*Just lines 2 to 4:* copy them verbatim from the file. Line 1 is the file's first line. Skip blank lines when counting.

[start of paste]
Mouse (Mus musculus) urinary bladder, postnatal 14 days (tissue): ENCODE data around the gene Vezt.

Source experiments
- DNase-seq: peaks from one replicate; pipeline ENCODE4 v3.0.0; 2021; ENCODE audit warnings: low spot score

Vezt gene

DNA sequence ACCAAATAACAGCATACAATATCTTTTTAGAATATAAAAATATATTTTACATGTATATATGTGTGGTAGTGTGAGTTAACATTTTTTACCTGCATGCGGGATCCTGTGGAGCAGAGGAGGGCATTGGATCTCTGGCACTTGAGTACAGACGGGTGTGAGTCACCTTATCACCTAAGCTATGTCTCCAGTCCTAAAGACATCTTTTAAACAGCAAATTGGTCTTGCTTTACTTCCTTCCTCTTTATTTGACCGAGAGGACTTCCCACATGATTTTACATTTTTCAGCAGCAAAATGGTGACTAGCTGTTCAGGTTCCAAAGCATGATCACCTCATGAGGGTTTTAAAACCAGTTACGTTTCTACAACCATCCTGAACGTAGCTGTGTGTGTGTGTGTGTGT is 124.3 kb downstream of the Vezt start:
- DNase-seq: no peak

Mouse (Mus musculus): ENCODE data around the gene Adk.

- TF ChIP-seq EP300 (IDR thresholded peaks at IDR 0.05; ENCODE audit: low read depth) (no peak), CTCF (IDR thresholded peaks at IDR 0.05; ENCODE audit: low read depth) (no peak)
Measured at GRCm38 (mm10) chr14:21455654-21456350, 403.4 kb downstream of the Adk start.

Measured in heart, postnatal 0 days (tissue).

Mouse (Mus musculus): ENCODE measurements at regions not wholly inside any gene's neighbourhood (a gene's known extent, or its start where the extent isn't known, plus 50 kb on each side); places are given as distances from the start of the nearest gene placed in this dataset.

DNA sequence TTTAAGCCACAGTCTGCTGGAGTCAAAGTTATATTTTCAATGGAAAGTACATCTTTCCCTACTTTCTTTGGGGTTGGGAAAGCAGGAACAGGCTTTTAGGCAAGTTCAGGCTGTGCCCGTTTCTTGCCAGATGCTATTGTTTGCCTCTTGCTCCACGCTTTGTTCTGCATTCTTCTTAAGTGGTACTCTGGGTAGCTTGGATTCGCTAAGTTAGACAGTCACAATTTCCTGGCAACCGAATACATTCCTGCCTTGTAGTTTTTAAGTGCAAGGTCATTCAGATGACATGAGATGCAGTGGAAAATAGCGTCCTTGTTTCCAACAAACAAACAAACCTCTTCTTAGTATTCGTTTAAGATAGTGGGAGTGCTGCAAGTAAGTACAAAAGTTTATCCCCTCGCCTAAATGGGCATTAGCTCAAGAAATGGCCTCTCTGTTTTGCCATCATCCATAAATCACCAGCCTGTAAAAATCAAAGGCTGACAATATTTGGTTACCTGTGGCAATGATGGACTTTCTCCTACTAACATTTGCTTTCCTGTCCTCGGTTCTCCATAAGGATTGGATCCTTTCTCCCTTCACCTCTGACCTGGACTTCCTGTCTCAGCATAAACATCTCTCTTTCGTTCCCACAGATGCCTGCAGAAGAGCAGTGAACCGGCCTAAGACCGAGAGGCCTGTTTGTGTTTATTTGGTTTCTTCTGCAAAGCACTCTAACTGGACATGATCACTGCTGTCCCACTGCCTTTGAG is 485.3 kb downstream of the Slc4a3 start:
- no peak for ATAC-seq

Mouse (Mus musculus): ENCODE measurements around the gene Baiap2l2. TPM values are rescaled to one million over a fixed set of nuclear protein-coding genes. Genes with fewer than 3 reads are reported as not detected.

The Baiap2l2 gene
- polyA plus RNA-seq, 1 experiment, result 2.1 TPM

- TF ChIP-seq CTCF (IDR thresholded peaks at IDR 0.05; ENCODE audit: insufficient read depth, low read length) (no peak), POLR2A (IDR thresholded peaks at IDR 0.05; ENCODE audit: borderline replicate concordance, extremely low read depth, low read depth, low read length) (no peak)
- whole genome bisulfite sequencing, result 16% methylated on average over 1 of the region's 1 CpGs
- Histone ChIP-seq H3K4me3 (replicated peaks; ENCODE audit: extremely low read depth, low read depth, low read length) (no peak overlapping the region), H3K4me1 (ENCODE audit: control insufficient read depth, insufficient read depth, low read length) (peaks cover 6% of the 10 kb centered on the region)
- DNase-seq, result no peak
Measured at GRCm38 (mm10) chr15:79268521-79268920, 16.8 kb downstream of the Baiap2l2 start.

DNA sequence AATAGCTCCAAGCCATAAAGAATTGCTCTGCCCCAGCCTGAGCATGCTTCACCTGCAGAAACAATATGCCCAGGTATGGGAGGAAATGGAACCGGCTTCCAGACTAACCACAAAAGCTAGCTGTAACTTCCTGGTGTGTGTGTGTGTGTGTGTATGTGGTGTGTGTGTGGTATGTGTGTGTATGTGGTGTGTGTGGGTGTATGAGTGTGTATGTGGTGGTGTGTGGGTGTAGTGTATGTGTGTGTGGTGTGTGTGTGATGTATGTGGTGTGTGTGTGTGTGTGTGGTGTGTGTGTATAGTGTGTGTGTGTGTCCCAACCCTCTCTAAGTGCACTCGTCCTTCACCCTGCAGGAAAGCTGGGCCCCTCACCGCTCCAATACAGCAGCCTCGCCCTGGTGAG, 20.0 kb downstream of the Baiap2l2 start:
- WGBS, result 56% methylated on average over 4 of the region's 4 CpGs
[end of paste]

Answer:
Source experiments
- DNase-seq: peaks from one replicate; pipeline ENCODE4 v3.0.0; 2021; ENCODE audit warnings: low spot score

Vezt gene